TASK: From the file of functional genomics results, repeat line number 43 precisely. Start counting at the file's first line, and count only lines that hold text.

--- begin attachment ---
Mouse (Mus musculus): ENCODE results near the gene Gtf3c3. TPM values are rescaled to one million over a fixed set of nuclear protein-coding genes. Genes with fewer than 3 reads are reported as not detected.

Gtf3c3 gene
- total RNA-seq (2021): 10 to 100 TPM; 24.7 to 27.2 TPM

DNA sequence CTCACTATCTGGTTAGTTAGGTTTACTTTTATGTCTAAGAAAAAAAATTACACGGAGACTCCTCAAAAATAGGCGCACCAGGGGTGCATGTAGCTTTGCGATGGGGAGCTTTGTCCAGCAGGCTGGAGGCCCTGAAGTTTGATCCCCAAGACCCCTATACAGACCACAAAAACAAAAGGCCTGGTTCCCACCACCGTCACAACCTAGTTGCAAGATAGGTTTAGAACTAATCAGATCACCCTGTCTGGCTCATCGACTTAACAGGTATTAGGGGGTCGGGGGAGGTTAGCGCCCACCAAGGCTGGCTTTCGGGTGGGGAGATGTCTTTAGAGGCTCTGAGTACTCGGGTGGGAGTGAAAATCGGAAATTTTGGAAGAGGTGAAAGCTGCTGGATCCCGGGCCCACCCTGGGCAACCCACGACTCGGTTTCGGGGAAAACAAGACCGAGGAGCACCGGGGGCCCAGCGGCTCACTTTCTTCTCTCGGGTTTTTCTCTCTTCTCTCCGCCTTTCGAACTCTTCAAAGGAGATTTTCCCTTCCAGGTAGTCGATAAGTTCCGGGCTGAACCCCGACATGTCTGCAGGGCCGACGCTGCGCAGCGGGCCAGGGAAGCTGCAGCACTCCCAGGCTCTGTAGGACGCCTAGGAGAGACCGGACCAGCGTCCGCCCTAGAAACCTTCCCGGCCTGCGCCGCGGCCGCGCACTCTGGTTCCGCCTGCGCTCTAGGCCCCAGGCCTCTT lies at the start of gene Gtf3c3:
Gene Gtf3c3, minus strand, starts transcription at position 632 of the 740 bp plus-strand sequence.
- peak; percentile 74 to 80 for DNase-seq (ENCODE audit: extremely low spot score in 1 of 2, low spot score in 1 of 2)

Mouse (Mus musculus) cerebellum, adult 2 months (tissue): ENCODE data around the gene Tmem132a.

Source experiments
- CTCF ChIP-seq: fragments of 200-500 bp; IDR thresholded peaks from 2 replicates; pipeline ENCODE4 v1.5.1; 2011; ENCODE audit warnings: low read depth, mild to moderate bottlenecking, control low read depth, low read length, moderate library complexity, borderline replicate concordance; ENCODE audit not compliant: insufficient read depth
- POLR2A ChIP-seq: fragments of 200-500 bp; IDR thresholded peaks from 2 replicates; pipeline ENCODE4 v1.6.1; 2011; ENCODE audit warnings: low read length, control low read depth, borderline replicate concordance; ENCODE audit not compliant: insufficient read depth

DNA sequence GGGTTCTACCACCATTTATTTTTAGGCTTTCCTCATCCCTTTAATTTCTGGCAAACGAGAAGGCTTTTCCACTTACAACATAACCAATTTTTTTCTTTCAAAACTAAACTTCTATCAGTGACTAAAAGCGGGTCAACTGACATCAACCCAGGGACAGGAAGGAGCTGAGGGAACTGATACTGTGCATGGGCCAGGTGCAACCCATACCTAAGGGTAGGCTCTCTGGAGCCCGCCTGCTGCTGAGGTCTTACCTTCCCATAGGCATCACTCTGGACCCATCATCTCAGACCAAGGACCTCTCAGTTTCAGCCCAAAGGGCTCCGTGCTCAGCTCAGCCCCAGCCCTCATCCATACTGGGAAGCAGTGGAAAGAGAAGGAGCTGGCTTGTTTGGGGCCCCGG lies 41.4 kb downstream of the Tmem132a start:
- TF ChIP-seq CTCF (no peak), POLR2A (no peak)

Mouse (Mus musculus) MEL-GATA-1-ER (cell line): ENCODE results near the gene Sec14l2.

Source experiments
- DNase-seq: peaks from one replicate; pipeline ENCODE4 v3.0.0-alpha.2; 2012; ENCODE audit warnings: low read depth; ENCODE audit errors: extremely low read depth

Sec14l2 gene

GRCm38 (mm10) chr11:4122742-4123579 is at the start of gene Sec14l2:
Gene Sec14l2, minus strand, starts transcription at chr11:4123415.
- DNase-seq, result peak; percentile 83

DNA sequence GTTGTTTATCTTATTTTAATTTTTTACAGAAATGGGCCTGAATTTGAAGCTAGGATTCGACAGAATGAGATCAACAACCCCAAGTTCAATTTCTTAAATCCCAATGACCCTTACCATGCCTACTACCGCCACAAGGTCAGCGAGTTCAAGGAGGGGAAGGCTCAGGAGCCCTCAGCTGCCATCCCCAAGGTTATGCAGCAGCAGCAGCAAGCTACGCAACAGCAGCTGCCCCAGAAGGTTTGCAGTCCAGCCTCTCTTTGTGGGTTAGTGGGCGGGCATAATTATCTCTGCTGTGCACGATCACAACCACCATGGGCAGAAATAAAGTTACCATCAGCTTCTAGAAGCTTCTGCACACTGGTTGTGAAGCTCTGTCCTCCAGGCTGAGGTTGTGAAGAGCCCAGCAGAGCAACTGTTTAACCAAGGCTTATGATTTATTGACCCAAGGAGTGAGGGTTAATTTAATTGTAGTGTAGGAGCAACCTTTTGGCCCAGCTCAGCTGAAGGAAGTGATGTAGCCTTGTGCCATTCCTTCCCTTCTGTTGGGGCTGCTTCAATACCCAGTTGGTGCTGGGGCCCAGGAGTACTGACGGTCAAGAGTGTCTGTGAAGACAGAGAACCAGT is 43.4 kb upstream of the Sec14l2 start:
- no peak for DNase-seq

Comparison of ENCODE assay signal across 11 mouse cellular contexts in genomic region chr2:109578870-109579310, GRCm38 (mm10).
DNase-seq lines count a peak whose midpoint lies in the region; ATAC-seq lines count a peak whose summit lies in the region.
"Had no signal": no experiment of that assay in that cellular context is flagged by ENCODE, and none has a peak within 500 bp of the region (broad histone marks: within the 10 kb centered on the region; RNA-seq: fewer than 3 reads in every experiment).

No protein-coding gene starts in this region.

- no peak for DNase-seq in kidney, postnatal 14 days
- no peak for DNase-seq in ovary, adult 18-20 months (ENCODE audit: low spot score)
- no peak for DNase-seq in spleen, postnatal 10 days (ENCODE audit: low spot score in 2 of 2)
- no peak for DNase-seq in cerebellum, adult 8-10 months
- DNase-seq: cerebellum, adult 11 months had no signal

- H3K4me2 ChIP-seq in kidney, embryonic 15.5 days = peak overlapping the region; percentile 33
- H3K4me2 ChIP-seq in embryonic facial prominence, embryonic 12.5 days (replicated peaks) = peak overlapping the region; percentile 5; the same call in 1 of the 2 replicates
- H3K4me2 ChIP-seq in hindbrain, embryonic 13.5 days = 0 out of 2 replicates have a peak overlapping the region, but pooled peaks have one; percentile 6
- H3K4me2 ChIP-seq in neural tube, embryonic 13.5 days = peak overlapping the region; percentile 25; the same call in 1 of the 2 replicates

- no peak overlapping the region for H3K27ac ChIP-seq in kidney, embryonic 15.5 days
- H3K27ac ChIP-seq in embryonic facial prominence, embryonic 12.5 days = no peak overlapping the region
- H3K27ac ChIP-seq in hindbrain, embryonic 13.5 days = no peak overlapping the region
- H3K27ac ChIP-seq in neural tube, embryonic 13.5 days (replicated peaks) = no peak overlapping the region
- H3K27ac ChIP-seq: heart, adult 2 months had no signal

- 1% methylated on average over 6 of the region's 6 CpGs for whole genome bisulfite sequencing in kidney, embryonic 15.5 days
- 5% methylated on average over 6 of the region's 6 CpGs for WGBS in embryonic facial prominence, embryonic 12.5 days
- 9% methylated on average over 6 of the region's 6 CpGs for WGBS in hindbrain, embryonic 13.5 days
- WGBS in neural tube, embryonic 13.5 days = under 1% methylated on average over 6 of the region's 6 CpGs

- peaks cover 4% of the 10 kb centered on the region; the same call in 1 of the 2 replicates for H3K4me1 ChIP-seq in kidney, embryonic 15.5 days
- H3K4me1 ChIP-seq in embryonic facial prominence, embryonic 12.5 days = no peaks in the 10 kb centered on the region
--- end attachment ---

- WGBS in neural tube, embryonic 13.5 days = under 1% methylated on average over 6 of the region's 6 CpGs